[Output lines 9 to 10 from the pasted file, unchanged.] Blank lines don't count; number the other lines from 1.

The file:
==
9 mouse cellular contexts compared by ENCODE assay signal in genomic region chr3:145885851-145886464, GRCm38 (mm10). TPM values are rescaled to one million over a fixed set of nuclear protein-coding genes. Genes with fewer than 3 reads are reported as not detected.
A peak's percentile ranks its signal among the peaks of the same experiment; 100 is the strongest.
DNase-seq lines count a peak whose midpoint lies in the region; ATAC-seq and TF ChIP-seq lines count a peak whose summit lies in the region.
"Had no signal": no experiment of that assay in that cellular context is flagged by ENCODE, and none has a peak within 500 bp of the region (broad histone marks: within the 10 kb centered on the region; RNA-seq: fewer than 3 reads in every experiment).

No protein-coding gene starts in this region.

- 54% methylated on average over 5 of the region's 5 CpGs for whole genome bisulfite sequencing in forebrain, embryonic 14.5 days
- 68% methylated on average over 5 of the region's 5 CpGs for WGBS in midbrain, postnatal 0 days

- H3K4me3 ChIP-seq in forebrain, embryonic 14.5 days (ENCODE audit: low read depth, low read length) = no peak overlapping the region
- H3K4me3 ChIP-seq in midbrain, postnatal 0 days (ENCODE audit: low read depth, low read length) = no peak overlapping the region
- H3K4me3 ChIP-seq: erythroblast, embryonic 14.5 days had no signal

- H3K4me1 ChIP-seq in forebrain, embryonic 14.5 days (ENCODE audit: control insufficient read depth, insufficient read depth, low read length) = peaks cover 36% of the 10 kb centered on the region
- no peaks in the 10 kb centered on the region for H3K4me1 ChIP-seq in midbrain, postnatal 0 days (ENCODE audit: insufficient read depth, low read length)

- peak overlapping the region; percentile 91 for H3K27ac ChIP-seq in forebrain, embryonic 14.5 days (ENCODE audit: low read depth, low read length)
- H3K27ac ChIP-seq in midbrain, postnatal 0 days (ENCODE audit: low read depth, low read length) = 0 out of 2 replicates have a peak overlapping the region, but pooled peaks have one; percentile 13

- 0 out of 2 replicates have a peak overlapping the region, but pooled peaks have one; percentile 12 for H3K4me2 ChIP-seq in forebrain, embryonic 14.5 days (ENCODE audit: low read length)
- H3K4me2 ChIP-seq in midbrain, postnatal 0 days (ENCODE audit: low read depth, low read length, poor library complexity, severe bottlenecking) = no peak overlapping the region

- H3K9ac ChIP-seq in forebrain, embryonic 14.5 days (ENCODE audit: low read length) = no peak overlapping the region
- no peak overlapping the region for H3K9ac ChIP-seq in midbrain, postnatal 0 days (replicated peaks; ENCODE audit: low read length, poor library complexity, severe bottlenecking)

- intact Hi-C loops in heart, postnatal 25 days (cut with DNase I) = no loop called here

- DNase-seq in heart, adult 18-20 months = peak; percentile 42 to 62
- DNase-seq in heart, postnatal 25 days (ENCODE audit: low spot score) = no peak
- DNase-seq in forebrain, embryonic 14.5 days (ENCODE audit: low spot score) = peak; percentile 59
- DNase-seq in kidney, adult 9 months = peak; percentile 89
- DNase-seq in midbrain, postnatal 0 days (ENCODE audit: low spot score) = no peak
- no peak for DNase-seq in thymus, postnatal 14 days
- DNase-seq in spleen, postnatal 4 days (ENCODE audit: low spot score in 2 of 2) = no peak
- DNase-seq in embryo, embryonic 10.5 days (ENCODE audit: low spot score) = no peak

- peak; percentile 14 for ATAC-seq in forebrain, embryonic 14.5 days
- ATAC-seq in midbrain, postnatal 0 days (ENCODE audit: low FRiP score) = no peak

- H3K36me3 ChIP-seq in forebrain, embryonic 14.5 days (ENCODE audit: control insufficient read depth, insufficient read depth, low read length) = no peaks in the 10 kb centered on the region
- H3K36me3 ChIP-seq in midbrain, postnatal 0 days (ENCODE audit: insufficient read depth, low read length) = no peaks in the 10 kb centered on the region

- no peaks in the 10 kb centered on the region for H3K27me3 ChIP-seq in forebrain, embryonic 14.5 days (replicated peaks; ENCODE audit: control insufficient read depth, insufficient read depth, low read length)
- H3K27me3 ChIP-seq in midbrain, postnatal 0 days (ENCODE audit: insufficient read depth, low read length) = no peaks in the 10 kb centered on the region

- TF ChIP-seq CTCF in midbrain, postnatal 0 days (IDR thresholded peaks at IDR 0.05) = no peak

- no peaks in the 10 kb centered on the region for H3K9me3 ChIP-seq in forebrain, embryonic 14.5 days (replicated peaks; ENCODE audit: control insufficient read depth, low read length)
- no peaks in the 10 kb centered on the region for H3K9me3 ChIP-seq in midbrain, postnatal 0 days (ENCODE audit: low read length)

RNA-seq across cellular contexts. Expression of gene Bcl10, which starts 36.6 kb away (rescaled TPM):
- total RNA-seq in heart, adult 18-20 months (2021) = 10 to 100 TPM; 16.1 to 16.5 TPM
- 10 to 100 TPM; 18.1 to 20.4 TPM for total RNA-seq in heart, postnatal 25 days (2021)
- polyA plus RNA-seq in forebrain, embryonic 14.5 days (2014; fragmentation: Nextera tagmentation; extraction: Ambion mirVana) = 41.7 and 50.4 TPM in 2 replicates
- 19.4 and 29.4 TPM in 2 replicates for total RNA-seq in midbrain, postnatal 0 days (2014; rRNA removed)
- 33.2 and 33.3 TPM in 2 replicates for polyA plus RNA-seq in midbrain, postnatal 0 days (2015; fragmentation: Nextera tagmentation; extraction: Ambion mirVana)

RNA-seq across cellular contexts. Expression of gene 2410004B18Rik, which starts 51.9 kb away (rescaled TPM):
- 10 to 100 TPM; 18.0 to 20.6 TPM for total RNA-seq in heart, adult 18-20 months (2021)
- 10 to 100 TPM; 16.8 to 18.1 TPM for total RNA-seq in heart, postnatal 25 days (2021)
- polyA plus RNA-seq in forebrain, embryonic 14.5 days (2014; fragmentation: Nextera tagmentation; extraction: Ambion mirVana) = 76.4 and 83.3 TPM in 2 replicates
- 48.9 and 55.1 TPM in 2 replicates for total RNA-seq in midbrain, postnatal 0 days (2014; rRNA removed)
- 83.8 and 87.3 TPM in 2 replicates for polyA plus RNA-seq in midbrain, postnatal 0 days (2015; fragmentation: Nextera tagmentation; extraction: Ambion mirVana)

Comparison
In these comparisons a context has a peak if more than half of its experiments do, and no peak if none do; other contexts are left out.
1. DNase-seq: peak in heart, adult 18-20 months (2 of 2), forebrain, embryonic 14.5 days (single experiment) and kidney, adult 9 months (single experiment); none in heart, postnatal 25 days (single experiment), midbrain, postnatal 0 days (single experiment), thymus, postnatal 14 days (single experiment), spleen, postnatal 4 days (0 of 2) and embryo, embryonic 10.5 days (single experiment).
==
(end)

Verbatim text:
- H3K4me3 ChIP-seq in midbrain, postnatal 0 days (ENCODE audit: low read depth, low read length) = no peak overlapping the region
- H3K4me3 ChIP-seq: erythroblast, embryonic 14.5 days had no signal